For more than 60 years,
a publication centered on life in Mississippi.
Today is May 9, 2021

Editorial

Writing his own story

By Michael Callahan

Michael Callahan
Michael Callahan,
Executive Vice President/CEO
EPAs of Mississippi

I’m not sure if there’s something in the soil here or, maybe, in the thick, warm air.

Whatever it is, I wonder if it helps foster the incredible amount of writers Mississippi produces.

Some have said Mississippi has yielded more writers in the U.S. than any other state. I’m not sure if that’s strictly true when it comes to the numbers, but the pronouncement sure feels right.

Storytelling is part of Mississippi’s legacy and the artistic promise of the decades to come.

The names are legendary and it’s not just all about William Faulkner: Eudora Welty, Willie Morris, Richard Ford, Barry Hannah, John Grisham, Donna Tartt, Richard Wright and Tennessee Williams. That’s not even a complete list and doesn’t account for the younger generation of Mississippi literary lions that have won acclaim and prizes over the last decade — Angie Thomas, Ace Atkins, Jesmyn Ward, Natasha Trethewey and Kiese Laymon.

This month, we feature a story on one of the latter writers — a future legend.

Michael Farris Smith grew up in the McComb and Magnolia area and was raised on the lines of Magnolia Electric Power. Today, the 51-year-old novelist and his family live in Oxford and are powered by North East Power.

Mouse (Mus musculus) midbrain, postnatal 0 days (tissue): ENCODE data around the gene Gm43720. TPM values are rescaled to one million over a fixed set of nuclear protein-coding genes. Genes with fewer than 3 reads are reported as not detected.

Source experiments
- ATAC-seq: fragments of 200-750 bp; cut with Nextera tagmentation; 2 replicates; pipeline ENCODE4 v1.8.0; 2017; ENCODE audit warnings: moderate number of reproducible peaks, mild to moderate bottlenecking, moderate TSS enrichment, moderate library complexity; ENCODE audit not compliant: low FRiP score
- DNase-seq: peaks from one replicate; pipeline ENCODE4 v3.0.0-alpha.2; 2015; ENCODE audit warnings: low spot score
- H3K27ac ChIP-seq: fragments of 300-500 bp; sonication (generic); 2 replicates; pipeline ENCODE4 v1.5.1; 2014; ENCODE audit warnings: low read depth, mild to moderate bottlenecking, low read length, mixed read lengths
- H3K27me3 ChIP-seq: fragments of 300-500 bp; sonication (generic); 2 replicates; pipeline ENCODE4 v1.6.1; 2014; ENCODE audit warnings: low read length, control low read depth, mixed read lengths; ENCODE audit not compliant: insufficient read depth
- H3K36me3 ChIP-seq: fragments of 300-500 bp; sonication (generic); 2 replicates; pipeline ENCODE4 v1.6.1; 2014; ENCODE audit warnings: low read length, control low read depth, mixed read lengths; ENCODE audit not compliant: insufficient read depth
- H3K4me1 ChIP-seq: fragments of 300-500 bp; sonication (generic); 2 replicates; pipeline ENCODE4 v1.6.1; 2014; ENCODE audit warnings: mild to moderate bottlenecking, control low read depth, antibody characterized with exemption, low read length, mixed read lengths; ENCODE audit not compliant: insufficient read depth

Smith’s story is one that’s fascinating. He gave writing a try late in life. But like the ball player he was in his youth, Smith swung hard and struck out some before he cracked solid base hits and, eventually, home runs with critics and readers.

He’s made national and international news recently for his new book, — a prequel to “The Great Gatsby” — “Nick.”

Why would someone write a prequel to one of the greatest American novels of all time? Why would he risk scorn from generations of readers who count Nick Carraway as one of their favorite characters in literature?

Because it was the book Smith wanted to read.

We hope you enjoy our profile of this future legend and Mississippi co-op member.

One last note about our new issue.

April is Thank a Lineman month. As we all found out in late February during the ice storms, electric co-op linemen are rock stars and heroes. They restore power to all of us in the worst of circumstances.

So, if you see a lineman, thank them for their service and dedication.

You can also salute them on social media with the hashtag #thankalineman.

For those who work the lines, thank you!

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